Well, they’re just two different mediums.

Has your hearing taken a hit over the years that you’ve noticed or not really?

Oh yeah. It hadn’t—it was fine until this iteration [of Swans]. But yeah I’ve really noticed quite a bit. I guess that might be another reason for winding things down. Although I’m not sure what the next version is going to entail, it might be equally loud in certain ways. But yeah it can be quite painful. I don’t wear earplugs. The other guys do, but I can’t imagine making the music without being right inside the totality of it.

How far back does the genesis of the songs on the new record date?

The songs “Cloud of Forgetting,” “Cloud of Unknowing,” “Frankie M” and “The Glowing Man”—those all began on the last tour for the last record in sort of rudimentary form, just basic ideas I had and then worked out with the band in rehearsals. And then we just started playing them and they eventually over the course of 16 months mutated gradually into the form they have now. Just through following the sound live. There is some improvisation going on, though not in the sense that you might imagine—not in the sense of players kind of stepping out. It’s more like finding new ways into the thrust of the music. So those things just metastasized or something, into the shape that they have.

And other songs I had written on acoustic guitar and took them to the studio and we worked them up. “When Will I Return” was written a year and a half ago; “People Like Us” maybe six months ago; “The World Looks Red” was written right before the studio; “Finally Peace” also right before the studio. So, in those, like I said, I take it into the studio and start working with the band in rehearsals in the studio, and gradually orchestrate them into the shape that they take.

When you’re trying to achieve such massiveness in the final recording, at what point do you and the band know when a track is complete?

Well I say often, perhaps in jest, when I’m thoroughly exhausted and have run out of money. [laughs]

You studied visual art. Have you had any impulse to take a hiatus from sound to pursue anything else creatively or is sound really just your one and only home at this point?

At this point, yeah. But as I approach my dotage of course I think of other things I might do. Making art is a highly disciplined activity, and requires total commitment and immersion. And I haven’t done that in decades. So it’s not like I could just suddenly decide to be an artist again. I do these drawings and things for supporters through our Web site, but I don’t even view those as art really. I view them more as artifacts that people can have. Art is a high column. I also write, and am toying with the idea of trying to write another series of short stories. But for now I haven’t played out all of my possibilities in music so I’m gonna keep going with that.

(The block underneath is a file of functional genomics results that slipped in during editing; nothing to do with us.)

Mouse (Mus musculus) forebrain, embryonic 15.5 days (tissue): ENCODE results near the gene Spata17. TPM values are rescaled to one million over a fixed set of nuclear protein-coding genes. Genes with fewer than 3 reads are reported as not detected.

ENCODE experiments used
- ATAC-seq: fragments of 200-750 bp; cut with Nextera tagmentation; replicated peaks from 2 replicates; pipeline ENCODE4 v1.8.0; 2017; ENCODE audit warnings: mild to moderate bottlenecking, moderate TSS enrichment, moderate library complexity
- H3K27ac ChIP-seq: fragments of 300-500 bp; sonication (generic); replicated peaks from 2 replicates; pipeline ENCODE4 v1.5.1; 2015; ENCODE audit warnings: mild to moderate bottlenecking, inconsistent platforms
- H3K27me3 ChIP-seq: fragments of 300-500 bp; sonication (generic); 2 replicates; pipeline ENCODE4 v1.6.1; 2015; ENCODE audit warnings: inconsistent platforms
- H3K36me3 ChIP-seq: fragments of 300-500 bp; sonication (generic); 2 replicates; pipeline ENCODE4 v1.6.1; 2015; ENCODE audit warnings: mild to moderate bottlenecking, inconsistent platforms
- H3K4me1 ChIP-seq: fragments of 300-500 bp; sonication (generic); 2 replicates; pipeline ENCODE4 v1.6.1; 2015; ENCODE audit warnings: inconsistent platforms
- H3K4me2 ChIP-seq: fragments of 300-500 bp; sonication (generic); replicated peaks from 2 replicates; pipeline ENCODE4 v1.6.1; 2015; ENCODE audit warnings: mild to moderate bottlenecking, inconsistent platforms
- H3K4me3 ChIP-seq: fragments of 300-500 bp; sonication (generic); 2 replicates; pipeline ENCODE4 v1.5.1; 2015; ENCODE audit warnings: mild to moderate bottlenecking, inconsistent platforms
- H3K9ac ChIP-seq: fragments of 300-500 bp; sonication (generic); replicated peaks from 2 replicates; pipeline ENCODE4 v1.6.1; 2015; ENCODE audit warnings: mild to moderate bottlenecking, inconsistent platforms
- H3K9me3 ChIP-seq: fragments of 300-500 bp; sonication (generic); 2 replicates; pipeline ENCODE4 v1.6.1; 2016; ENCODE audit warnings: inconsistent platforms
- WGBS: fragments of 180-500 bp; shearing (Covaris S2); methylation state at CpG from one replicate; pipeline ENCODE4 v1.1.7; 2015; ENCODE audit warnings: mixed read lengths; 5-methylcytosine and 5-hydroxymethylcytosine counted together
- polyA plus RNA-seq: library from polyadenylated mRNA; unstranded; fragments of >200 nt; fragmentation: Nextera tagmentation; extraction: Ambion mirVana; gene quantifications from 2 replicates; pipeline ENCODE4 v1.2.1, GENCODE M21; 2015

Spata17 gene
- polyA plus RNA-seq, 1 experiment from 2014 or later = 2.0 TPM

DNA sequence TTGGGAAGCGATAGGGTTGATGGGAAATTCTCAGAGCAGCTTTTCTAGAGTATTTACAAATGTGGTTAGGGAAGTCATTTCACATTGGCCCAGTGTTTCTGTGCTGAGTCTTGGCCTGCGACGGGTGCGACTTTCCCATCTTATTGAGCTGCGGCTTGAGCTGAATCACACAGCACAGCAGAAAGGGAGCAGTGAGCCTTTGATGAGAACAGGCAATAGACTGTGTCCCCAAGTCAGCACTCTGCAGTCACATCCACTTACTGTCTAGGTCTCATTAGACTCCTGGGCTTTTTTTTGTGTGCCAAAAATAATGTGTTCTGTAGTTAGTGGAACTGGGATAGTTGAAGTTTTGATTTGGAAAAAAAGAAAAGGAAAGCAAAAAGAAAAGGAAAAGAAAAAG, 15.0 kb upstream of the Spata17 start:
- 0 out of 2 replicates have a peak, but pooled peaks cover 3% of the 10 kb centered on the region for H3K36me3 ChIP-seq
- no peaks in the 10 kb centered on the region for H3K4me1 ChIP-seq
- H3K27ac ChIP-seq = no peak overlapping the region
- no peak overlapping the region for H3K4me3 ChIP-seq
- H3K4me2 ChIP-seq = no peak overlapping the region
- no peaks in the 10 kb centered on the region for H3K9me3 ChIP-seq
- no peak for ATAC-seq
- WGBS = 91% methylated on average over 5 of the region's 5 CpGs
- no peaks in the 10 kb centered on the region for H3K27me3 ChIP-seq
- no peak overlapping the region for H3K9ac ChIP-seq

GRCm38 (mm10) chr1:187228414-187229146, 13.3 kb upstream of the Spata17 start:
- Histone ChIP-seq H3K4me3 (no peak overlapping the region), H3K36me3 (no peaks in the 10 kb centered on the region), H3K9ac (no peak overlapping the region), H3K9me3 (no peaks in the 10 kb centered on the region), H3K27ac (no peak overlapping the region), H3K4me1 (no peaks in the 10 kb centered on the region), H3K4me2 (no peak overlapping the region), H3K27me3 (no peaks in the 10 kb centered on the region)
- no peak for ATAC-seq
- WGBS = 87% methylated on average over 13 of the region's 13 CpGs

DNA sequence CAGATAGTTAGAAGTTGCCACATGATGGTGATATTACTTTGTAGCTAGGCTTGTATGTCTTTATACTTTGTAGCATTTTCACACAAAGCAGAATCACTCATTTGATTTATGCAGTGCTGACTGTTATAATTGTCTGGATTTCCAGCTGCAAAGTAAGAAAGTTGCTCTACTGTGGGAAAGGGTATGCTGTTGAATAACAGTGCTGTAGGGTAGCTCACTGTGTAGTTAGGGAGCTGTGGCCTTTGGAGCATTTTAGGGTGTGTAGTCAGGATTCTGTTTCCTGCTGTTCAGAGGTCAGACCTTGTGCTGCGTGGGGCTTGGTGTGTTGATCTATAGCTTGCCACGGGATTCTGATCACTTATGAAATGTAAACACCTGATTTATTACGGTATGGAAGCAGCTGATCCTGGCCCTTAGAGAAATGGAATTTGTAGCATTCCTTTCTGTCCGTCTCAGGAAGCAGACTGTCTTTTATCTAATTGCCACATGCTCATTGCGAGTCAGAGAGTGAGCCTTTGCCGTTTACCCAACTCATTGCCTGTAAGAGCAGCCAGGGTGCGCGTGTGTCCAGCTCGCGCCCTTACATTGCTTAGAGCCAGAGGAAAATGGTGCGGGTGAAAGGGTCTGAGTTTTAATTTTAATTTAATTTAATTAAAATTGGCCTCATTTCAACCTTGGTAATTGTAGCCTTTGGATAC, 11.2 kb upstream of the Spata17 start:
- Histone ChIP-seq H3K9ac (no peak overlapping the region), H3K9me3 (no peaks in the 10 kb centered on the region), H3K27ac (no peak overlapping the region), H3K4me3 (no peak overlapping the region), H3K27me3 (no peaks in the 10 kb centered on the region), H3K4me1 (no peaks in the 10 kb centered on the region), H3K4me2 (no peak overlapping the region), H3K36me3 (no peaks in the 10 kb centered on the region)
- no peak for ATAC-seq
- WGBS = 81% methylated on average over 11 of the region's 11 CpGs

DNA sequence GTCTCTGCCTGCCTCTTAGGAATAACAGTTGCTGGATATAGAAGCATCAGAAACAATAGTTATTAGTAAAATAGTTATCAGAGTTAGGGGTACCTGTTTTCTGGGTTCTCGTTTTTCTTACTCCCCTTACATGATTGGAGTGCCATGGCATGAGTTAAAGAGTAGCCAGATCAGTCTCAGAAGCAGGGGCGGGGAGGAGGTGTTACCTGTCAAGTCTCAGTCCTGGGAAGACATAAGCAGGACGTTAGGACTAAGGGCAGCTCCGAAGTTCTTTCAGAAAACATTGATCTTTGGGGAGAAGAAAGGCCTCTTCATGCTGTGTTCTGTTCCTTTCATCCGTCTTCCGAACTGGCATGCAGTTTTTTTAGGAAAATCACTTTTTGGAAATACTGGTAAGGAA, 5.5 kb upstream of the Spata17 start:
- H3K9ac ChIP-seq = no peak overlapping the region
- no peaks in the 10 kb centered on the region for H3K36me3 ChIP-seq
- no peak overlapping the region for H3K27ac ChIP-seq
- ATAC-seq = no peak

When it comes to your personal sonic thrills, do you pretty much have to rely on the past or is there stuff being produced currently that you do find particularly thrilling?

That’s a question I get asked a lot of course, and I never have an answer because for some reason my brain freezes whenever that comes up. But I can say that my main objective when I’m not making music is to not hear any fucking music at all. [laughs] Because my ears areexhausted. It’s almost like even the most beautiful music is like a fly in my ear or something. So I don’t delve too deeply into other people’s music, unfortunately. It’s a big loss.

What do you reckon the Michael Gira of the early 80s would think of your current output if you got a chance to listen to it back then?

Oh, I’d probably think it was pretentious, bloated, and decadent. [laughs] But I don’t even know that person anymore, so it’s hard to say. I don’t even know who I was. It was so long ago when I started this band. 35 years.

Have you ever been able to fully separate yourself as the maker of the music and become somebody just purely experiencing it the way a fan would? Or is that just impossible?

Well at the moments when the music is truly alive in a live context, that’s exactly what it is. I mean we just happen to be holding these pieces of wood, but that’s exactly what it is. It’s right there in the moment right now. And we’re just as surprised as everyone else.